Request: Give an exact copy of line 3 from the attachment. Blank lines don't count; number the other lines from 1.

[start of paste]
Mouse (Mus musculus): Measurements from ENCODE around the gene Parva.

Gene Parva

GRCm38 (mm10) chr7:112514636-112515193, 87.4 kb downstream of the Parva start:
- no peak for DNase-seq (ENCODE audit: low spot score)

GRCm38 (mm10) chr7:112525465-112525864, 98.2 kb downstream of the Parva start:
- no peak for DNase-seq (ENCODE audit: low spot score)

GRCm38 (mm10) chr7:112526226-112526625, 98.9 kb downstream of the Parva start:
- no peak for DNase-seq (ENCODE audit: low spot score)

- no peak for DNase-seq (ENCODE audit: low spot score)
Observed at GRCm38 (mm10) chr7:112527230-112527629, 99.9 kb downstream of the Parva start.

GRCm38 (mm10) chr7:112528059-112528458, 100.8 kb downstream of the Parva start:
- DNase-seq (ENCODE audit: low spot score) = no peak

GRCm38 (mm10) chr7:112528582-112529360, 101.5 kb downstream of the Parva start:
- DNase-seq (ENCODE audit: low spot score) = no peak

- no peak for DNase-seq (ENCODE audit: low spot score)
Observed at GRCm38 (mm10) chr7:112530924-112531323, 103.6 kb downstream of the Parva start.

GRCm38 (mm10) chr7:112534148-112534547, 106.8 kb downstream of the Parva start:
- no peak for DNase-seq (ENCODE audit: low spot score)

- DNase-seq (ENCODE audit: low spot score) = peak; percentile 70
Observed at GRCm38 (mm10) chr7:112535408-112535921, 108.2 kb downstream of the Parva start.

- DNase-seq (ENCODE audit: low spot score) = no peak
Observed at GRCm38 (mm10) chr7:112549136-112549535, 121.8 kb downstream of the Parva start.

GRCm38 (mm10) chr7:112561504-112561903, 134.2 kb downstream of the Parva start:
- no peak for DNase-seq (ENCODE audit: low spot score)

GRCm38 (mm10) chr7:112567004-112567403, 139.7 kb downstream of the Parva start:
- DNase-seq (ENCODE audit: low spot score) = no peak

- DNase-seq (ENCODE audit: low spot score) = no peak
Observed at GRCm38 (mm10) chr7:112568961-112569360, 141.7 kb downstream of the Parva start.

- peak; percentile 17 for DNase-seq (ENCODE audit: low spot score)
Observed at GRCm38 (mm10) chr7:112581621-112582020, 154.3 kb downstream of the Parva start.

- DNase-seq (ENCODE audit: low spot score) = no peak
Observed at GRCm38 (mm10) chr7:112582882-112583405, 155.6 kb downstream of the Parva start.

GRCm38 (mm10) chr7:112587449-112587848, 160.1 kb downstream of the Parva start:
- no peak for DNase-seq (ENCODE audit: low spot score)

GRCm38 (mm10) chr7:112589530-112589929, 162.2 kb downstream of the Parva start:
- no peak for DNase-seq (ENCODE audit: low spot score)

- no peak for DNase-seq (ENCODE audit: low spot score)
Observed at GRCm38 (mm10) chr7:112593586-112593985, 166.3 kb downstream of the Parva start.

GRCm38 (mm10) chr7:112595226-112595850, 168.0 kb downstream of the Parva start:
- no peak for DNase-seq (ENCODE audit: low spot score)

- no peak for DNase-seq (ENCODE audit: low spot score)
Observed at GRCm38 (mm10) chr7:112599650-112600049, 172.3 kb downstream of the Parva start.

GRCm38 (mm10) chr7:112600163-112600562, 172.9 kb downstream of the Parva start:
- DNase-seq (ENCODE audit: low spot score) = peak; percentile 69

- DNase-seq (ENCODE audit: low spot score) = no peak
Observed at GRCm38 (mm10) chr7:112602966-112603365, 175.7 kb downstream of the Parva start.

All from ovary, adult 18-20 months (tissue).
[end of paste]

GRCm38 (mm10) chr7:112514636-112515193, 87.4 kb downstream of the Parva start: